This post is the first in a series about transitioning from school or another occupation into a UX career.
As an aspiring UX designer, it’s not easy to know where to start. Job titles are all over the place. Am I a “UX Designer”, a “Creative UI/UX Professional”, or an “Information Architect”? Some descriptions focus on specific subspecialties within UX while others call for generalists that can work in different parts of the process.
Luckily, as a new UX designer, you aren’t expected to know what you might someday specialize in yet. All you need to do is know what skills you are bringing to the table and how they'll fill the needs of the position.
Where to begin?
One way to help narrow your focus and develop your pitch to prospective employers is to analyze the UX work you've done.
Questions to help you narrow it all down
“When you know you’re good at something, you speak from a position of authority and clarity.”
1. Name of the project
List all the projects you’ve worked on that required some amount of UX, whether a little or a lot. It doesn’t matter if it was in school, at an internship, or personal; they all count! Also state if you worked in a team or if it was a solo project.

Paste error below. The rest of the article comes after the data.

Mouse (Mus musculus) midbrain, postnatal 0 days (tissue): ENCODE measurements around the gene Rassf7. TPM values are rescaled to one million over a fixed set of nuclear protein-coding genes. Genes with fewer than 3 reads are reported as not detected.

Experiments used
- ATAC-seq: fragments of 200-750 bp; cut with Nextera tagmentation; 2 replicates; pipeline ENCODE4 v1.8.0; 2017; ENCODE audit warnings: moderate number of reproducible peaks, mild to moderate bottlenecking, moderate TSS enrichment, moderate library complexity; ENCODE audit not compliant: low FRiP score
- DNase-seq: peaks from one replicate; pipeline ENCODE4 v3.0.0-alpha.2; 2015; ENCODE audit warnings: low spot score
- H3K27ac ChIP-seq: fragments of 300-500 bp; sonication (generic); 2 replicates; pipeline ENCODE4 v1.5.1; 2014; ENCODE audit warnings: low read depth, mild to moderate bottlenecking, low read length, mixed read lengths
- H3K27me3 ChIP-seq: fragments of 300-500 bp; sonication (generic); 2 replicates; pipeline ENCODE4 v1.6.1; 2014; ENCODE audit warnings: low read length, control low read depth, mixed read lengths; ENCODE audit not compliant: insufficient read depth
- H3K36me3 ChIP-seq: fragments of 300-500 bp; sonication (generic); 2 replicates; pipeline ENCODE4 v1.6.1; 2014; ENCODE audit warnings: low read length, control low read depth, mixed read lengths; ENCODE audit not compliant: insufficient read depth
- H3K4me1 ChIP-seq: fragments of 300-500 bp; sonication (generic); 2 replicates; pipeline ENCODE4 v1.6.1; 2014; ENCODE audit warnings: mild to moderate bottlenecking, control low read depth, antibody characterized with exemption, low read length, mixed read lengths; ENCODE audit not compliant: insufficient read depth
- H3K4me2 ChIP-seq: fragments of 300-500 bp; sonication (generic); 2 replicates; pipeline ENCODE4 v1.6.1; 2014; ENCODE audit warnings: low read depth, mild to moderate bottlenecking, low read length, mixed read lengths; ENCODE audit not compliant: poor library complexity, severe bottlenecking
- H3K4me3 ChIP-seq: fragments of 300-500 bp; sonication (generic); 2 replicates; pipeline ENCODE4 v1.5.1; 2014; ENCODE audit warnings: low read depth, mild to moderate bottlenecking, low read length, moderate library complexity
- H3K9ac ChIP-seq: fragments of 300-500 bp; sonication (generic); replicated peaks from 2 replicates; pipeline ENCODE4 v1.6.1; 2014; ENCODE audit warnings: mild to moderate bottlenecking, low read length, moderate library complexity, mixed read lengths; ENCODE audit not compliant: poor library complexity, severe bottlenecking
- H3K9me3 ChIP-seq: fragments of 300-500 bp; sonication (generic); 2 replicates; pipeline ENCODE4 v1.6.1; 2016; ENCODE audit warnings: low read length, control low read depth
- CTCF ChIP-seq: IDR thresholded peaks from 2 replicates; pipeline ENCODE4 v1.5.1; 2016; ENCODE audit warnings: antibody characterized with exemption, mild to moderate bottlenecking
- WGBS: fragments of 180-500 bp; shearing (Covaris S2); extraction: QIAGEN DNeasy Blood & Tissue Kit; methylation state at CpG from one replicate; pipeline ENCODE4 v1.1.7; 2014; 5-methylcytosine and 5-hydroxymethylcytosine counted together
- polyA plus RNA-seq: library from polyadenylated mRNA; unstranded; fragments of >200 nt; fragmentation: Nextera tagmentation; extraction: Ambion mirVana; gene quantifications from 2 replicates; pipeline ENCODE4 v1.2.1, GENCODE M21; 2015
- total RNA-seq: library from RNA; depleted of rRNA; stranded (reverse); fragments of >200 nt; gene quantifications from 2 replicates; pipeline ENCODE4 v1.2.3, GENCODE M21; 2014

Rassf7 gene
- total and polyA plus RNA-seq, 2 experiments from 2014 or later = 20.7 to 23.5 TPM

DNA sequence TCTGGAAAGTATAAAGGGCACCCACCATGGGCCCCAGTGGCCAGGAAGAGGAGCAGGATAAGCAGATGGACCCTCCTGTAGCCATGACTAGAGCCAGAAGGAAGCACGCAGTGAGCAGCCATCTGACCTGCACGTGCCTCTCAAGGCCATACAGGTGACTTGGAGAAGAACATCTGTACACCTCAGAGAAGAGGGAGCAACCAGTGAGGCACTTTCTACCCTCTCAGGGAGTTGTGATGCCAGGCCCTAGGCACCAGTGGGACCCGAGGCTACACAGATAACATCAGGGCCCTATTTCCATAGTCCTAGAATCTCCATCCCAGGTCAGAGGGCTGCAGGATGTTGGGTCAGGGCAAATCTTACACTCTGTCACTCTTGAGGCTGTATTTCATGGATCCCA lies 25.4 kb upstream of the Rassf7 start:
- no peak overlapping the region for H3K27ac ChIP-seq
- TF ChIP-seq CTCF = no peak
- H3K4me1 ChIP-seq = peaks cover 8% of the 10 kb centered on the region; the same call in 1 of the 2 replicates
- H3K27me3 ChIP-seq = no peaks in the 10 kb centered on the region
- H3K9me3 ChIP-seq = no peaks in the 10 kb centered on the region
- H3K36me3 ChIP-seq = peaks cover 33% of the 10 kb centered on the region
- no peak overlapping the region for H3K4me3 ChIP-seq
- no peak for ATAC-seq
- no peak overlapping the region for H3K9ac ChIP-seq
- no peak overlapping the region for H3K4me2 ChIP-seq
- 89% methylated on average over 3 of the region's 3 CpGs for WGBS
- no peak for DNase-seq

2. Software used
List any app you used to complete this project. Though secondary to your soft skills, this list shows that you know how to use the proper tools to get the job done.
3. Your role
If you worked alone, write out every task you performed to complete the project. If you were part of a team, identify your main role and any tasks you assisted with. Don't forget to mention roles that you were elected for or naturally took on. For example, maybe you you were the team lead or gave the team presentation.
4. Skills used
Your soft skills are going to set you apart from the crowd. Think about ways you used communication, teamwork, and problem solving during the project.
5. What you enjoy doing
Maybe it was figuring out ways to solve complex interactions or conducting a heuristic review. Was there something that got you out of your comfort zone that you ended up really liking? Note that! The things listed here should be what you’d love to do on the job.
6. What you dislike doing
Knowing your dislikes will help you weed out the positions that seem less interesting. Perhaps you didn’t like presenting in front of the class or you didn’t care for creating visual designs in Sketch. Whatever it may be, write it down.
7. Tasks that you’d love to participate in more
Any part of the project that you wish you were more involved in should be recognized. Keep this list in mind so you can seek out opportunities that’ll allow you to sharpen these skills.
This will help you keep track of the projects you want to focus on when it comes time to put together your UX portfolio.
Once you’ve completed this exercise, you should be able to identify:
Where your main interests lie
Your strengths and weaknesses
What skills you feel confident about
If this exercise has revealed that you’re not where you want to be, that’s ok! Treat this as a roadmap to help you beef up your skillset. Either way, it’s a win because now you are a little more self aware, which is a quality every UX professional should have.
Next up: Defining organizations. Which one suits you best?